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Morning Hot Dish: Labor's revenge

Morning Hot Dish

By J. Patrick Coolican

Labor's revenge

The Minnesota labor movement had a crisis moment Wednesday, fuming about what was coming out of the various compromise deals between Gov. Mark Dayton and the Legislature. The teachers lost on "LIFO light" and the licensure provisions they opposed; a negotiated increase for home health care workers was cut in half, hitting SEIU's new bargaining unit; and, AFSCME was alarmed by a provision in the yet-to-be-released state government finance bill that would have upended the presumption of contract ratifications. The last one is obscure but important. Currently public employee unions negotiate with the administration, and the contract is ratified by a legislative subcommittee. If the subcommittee doesn't have a quorum or if it's a tie vote, the contract goes into effect until the legislative session when it gets an up or down vote. Rep. Sarah Anderson wants to require an affirmative vote of the subcommittee to ratify, arguing that we never allow something to become law without an affirmative vote.

Again, obscure, but a huge deal for labor. Eliot Seide, executive director of AFSCME Council 5 and considered one of the top labor leaders in the country, called it a "Trojan horse to end collective bargaining." The point of the legislation is to have the union negotiate with the Legislature instead of the executive branch, which he called "unwieldy and impossible to get to an agreement." Republicans in the Legislature, he argues, could just refuse to negotiate, and workers would never get a raise. "The authors don't believe workers should have a right to collectively bargain," he told me.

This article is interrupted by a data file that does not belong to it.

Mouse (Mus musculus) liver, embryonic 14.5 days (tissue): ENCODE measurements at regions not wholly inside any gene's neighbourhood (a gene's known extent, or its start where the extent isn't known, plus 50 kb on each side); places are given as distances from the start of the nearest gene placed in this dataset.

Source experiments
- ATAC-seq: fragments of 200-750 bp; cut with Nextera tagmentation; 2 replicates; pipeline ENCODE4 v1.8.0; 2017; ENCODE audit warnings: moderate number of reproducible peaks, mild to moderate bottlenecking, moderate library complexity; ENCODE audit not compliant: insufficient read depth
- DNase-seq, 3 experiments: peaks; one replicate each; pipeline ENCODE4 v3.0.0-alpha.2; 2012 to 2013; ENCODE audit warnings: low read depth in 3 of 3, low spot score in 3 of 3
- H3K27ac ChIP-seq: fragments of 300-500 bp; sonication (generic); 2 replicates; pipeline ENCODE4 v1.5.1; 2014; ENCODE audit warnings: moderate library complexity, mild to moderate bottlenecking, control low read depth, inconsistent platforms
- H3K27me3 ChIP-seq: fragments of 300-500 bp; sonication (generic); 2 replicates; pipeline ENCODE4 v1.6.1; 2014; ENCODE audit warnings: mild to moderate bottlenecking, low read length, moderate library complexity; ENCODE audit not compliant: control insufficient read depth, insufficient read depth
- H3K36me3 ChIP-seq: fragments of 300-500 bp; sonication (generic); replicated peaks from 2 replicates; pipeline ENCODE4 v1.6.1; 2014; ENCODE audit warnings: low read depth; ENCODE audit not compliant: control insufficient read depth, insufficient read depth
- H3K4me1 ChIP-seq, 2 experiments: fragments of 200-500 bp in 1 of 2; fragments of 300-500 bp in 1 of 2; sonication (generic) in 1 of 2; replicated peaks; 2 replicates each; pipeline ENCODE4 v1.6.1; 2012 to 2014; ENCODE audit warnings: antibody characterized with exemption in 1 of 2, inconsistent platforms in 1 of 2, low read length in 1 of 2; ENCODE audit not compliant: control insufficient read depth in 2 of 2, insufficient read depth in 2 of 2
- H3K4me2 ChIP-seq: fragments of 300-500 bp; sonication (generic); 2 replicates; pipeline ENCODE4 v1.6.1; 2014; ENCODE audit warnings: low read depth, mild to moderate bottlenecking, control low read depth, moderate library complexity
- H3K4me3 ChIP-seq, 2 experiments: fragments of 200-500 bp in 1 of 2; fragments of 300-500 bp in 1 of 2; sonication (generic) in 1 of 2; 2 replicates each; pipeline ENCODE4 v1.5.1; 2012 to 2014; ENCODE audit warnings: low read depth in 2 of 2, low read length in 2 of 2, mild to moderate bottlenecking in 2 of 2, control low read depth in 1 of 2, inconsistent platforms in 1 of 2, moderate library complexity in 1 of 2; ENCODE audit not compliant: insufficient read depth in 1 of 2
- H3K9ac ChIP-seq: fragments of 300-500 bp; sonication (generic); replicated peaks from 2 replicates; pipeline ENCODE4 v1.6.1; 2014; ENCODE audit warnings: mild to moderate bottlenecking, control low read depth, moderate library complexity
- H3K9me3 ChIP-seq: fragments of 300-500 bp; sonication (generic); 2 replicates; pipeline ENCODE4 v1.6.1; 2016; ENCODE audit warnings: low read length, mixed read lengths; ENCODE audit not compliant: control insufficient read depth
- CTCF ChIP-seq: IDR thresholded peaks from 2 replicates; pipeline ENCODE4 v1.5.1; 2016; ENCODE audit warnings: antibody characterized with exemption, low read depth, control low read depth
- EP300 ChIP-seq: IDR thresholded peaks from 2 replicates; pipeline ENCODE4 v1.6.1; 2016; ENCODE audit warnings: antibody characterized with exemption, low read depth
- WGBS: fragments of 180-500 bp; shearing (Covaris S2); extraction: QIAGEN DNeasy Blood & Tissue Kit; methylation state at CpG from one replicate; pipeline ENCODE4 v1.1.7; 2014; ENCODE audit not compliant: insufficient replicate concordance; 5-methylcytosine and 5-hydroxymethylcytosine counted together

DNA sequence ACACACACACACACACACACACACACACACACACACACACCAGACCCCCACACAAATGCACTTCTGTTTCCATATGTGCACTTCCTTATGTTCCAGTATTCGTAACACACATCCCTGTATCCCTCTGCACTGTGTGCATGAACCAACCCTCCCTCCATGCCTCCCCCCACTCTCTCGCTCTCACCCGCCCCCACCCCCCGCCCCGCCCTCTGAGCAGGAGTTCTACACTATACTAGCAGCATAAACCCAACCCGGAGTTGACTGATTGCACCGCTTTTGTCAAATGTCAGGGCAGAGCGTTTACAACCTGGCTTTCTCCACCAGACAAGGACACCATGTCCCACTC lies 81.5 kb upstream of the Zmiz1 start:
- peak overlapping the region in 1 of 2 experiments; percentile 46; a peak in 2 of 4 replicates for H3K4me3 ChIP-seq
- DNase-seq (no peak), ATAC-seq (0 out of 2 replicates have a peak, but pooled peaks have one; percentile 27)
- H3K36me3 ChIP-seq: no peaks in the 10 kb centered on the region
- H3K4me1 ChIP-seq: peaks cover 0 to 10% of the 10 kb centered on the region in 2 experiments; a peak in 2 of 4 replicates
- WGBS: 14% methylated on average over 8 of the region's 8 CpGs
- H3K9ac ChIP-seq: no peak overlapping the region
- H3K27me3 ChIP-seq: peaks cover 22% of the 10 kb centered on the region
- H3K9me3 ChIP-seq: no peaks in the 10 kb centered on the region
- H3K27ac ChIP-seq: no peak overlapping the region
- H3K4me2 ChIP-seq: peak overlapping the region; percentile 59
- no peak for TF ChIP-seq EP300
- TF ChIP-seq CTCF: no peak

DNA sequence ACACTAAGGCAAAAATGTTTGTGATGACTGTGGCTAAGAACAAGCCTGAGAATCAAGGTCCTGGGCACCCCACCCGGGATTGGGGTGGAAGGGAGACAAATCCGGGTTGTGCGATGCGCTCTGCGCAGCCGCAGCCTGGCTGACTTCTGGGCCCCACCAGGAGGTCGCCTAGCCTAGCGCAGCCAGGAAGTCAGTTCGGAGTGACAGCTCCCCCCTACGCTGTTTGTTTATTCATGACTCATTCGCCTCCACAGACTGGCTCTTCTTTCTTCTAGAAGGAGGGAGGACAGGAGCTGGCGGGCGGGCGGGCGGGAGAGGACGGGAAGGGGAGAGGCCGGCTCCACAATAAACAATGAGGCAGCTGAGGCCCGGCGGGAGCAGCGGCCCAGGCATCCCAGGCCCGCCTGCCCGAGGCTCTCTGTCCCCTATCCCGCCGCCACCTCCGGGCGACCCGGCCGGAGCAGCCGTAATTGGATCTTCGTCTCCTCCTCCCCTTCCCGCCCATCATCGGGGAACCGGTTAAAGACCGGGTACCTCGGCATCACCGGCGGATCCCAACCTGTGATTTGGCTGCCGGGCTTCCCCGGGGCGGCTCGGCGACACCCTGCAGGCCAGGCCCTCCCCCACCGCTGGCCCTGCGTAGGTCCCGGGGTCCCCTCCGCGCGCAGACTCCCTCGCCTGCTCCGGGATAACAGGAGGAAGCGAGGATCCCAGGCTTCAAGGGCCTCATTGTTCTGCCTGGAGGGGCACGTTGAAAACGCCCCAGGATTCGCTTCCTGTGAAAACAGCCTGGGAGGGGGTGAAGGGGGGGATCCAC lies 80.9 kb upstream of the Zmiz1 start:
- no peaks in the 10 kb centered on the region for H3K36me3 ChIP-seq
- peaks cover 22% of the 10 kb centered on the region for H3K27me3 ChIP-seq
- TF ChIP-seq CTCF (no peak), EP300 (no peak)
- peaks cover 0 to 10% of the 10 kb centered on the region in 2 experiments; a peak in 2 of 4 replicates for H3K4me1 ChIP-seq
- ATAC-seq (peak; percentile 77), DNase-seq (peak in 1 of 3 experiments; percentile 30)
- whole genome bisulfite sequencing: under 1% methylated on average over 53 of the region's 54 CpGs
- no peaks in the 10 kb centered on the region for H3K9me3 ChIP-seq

Republicans say this is all overblown, that they control the subcommittee on employee relations right now because they control the Legislature, so they already effectively have the power to stop contracts.

But labor sees this as the beginning of efforts to turn Minnesota into Wisconsin, which again points to the importance of the 2018 election, when Republicans can take control of all of state government for the first time in the modern era. There are two pillars of the DFL's money machine: A handful of wealthy individuals, and labor. Every election cycle you'll see $100K checks from AFSCME to the House and Senate DFL caucuses. Look at what's happened in Wisconsin to labor and to the Democratic Party there.

Apparently Gov. Mark Dayton, who has a decades long relationship with labor, heard them Wednesday, because two sources tell me the contract ratification language will be removed from the state government finance bill. (Picture Anderson's reaction.)